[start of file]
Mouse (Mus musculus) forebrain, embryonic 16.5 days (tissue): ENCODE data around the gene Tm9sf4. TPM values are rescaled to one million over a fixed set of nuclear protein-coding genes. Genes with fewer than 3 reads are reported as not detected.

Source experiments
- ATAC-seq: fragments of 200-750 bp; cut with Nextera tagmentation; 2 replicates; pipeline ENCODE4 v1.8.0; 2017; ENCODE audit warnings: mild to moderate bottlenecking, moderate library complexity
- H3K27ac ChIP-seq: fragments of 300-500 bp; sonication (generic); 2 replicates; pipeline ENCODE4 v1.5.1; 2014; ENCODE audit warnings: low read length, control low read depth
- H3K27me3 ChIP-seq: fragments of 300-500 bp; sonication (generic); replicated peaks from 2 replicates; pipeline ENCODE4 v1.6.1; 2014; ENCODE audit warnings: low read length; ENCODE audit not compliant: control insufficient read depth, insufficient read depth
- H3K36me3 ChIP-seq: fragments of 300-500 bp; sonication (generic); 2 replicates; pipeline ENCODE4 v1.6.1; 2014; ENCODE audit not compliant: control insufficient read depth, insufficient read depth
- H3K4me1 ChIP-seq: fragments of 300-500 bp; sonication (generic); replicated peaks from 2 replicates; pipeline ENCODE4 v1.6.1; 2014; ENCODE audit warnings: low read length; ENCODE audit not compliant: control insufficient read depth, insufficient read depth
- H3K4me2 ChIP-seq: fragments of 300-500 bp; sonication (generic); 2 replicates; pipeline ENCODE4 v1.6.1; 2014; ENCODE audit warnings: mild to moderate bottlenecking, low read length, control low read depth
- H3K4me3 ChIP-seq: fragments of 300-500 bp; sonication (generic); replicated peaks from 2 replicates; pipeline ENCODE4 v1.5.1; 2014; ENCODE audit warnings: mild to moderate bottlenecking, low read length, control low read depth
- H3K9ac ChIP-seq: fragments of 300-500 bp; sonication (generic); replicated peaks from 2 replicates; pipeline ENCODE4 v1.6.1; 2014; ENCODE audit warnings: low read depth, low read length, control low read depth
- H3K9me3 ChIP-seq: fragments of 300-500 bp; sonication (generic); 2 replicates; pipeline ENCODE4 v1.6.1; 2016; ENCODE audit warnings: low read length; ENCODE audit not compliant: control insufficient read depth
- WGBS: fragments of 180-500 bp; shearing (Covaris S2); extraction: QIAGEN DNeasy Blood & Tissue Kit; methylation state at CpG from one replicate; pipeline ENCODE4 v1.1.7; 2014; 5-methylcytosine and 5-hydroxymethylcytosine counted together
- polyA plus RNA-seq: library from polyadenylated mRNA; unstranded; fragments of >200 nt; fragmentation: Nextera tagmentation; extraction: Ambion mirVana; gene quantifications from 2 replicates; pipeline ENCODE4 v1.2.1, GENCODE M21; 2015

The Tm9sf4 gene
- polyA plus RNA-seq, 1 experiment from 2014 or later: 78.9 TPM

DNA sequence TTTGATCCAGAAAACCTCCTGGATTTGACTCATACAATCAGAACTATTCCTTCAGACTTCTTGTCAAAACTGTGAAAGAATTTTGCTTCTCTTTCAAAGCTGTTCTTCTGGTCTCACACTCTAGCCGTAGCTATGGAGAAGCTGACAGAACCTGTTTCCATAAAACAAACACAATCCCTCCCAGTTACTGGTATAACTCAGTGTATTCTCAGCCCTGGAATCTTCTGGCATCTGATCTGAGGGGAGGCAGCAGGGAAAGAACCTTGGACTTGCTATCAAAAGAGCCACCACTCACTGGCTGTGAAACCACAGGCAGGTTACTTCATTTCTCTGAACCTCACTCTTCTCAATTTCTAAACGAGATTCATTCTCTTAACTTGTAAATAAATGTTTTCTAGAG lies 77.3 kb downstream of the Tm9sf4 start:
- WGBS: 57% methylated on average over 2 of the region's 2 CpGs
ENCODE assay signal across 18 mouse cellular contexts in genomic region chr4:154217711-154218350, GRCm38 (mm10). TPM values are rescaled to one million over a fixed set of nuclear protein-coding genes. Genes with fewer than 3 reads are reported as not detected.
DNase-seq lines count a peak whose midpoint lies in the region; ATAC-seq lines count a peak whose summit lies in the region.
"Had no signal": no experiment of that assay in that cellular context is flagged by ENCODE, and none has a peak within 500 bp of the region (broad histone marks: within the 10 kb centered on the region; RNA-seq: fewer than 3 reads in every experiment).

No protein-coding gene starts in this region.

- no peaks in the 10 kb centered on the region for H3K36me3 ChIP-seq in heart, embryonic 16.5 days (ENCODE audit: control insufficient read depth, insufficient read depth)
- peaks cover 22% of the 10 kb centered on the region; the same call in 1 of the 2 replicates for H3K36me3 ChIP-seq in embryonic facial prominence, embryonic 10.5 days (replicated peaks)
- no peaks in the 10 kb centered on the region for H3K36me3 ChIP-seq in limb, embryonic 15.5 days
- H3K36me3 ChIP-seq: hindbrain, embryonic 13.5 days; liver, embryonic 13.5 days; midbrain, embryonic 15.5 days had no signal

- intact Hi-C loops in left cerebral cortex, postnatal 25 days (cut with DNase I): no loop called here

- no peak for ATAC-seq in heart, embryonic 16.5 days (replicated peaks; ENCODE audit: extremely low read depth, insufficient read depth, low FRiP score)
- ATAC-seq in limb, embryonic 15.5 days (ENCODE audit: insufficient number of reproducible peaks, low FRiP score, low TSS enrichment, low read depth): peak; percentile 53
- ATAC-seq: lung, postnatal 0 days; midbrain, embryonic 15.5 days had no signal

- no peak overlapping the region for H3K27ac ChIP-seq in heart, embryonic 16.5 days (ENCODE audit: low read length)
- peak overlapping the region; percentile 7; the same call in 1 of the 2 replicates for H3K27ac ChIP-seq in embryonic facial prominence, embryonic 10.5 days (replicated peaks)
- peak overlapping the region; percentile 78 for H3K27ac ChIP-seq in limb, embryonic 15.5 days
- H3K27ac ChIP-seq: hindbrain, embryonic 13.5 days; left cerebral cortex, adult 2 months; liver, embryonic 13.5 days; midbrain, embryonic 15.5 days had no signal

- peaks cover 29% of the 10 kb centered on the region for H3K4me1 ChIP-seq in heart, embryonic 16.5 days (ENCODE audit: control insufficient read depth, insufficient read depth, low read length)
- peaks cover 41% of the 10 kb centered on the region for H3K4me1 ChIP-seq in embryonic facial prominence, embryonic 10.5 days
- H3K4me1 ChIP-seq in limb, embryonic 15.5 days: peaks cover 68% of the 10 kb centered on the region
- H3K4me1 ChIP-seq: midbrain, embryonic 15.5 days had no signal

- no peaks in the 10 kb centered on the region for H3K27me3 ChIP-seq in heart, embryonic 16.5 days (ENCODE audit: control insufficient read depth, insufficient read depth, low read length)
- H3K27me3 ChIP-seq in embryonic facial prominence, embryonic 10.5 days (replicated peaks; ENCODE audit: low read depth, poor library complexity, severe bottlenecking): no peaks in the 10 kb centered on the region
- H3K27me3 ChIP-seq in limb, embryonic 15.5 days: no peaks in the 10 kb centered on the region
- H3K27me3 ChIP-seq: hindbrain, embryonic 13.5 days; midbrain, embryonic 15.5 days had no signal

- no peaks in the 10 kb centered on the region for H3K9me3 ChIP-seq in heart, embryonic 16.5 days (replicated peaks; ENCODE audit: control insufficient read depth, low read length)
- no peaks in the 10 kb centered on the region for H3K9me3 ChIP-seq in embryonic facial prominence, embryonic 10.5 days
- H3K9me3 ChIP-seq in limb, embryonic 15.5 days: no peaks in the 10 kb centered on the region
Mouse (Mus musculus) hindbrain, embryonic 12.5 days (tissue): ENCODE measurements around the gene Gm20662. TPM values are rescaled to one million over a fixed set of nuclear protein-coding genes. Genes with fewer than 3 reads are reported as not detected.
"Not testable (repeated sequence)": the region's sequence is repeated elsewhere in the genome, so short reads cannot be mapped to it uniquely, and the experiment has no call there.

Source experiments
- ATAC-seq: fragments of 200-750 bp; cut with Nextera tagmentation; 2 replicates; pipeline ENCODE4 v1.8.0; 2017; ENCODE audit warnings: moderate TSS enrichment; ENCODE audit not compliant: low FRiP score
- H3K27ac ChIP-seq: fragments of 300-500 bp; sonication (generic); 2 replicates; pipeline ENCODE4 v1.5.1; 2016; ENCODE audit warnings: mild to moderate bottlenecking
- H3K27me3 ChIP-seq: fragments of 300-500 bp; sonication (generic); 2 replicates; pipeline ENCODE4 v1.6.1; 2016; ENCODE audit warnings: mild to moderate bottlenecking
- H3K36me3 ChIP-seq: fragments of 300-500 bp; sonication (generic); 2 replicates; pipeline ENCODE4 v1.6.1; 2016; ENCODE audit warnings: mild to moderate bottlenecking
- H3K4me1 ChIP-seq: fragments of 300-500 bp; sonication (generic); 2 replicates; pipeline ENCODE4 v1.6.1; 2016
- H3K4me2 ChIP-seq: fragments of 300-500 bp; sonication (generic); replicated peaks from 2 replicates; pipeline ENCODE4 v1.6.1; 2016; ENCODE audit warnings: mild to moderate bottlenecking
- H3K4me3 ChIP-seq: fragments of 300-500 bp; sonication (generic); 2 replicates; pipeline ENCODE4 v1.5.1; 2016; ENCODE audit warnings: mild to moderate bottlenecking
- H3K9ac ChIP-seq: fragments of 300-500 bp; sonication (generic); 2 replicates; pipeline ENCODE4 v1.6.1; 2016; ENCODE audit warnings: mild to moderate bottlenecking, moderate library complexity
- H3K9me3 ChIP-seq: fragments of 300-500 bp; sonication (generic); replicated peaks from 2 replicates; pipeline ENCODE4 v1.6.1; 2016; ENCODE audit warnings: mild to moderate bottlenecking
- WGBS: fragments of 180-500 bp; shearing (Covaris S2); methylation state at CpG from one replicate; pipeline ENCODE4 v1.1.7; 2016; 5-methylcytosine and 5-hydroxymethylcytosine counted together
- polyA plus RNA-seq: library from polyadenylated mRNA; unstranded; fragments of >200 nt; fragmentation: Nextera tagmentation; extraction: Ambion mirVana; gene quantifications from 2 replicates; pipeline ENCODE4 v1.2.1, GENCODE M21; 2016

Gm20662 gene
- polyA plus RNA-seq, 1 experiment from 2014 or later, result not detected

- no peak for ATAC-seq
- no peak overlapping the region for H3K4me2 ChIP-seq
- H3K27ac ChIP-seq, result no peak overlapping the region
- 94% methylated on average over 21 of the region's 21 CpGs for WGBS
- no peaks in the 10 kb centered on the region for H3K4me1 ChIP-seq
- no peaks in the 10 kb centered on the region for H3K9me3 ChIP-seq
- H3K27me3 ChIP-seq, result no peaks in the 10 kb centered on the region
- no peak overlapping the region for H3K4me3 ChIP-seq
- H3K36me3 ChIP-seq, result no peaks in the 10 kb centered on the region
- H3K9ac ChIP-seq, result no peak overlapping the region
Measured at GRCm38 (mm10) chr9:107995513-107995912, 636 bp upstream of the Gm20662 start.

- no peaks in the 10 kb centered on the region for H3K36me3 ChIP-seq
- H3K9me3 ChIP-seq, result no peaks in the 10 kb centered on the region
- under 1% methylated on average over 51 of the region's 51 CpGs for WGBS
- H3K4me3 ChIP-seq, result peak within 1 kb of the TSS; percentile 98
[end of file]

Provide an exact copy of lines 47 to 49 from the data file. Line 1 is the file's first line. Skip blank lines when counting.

Source experiments
- ATAC-seq: fragments of 200-750 bp; cut with Nextera tagmentation; 2 replicates; pipeline ENCODE4 v1.8.0; 2017; ENCODE audit warnings: moderate TSS enrichment; ENCODE audit not compliant: low FRiP score
- H3K27ac ChIP-seq: fragments of 300-500 bp; sonication (generic); 2 replicates; pipeline ENCODE4 v1.5.1; 2016; ENCODE audit warnings: mild to moderate bottlenecking